We are working on a new Chef Bike Tour in Sardinia and are seeking out ancient recipes and traditional dishes. That's how I recently learned about Su Filindeu pasta from my guides in Sardinia, Massimo and Renato. I've never come across anything like this. It's more than pasta making; it's magic!
For over 300 years in the heart of Sardinia they have been preparing "su filindeu," the "threads of God."
Su Filindeu is a type of elongated pasta similar to noodles. The technique, which has been passed down from mother to daughter in the town of Nuoro, is ancient and complex. So complex that the famous English chef Jamie Oliver, who went to Sardinia to learn it, had to give up.
The dough, which consists of durum wheat semolina and water, is worked by hand until it is elastic. The dough is then rolled and pulled by hand until you get many thin threads. With each fold the pasta threads double, becoming thinner and thinner, until they become about as thin as a hair: the threads of God, “su filindeu.” The dough is folded eight times in total, producing 256 threads.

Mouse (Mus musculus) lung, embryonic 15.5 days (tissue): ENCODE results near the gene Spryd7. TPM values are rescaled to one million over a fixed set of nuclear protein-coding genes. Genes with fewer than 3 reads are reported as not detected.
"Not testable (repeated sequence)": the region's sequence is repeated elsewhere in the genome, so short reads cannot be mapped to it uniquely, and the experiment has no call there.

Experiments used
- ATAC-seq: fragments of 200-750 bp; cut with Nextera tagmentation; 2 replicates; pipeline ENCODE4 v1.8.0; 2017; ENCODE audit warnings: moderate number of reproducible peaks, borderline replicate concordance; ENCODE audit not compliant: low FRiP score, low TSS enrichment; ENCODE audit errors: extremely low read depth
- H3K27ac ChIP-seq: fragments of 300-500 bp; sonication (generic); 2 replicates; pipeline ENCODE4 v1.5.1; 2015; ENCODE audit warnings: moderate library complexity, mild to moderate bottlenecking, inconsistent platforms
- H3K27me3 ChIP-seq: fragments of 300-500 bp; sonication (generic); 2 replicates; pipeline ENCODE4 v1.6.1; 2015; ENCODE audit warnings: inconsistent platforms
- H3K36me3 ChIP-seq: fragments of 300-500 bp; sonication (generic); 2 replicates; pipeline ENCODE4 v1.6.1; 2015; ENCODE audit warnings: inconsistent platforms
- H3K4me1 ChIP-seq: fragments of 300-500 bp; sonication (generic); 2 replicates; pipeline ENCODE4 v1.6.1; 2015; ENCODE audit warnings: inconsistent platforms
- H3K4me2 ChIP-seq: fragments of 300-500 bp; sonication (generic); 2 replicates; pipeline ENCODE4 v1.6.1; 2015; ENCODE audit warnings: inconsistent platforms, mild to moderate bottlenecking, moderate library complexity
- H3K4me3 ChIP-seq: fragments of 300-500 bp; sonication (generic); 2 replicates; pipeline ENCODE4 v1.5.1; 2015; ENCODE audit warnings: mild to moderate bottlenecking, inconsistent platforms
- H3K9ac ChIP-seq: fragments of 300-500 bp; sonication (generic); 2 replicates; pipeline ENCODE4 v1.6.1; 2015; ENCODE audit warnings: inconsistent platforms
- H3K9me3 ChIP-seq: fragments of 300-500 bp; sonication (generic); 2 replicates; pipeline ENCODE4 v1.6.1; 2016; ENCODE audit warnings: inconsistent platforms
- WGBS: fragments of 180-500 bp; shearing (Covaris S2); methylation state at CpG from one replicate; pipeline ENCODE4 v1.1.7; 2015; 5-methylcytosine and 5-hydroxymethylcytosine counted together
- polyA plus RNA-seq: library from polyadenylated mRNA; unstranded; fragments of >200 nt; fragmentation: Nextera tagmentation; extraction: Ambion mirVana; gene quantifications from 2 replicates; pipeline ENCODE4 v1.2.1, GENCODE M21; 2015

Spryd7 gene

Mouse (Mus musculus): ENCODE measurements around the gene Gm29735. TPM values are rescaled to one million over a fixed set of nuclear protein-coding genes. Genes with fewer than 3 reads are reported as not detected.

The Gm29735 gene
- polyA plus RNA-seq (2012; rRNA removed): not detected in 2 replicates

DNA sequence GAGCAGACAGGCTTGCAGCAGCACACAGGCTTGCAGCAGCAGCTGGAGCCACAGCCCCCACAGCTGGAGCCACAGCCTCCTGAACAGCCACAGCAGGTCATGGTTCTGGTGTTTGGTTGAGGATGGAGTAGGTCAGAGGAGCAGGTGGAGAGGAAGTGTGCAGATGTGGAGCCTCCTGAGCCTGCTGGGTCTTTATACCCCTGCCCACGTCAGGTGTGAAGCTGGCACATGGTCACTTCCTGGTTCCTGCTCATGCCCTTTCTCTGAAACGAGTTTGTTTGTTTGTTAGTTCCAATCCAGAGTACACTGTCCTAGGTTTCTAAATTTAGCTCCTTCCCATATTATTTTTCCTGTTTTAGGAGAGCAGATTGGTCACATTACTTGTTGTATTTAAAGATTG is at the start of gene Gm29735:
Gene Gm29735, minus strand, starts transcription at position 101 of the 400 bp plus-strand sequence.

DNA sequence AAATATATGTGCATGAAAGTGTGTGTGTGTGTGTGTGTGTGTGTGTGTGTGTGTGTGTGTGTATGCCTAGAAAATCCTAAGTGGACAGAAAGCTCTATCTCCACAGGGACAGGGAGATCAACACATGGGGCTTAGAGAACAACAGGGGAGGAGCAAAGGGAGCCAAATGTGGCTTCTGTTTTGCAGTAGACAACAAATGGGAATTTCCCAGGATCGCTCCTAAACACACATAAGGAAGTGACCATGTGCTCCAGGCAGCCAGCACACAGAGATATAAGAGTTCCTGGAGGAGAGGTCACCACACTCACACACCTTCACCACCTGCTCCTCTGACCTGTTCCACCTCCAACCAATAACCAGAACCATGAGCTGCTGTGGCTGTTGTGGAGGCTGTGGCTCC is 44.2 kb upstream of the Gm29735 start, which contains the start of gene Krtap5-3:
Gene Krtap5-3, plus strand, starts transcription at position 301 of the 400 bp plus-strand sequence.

There are no written rules: only experience allows someone to understand the exact moment when the mass of flour and water is ready to be transformed into thin filaments. Once the preparation is finished, the threads are placed on a circular surface and set out to dry. The finished product is used for the preparation of soups based on sheep broth, with the addition of fresh cheese.
Would you like to visit Sardinia and try its traditional dishes? Stay tuned for more info about the inaugural edition of the Chef Bike Tour of Sardinia with chef Mary Sue Milliken. You can also write to us now to let us know you're interested.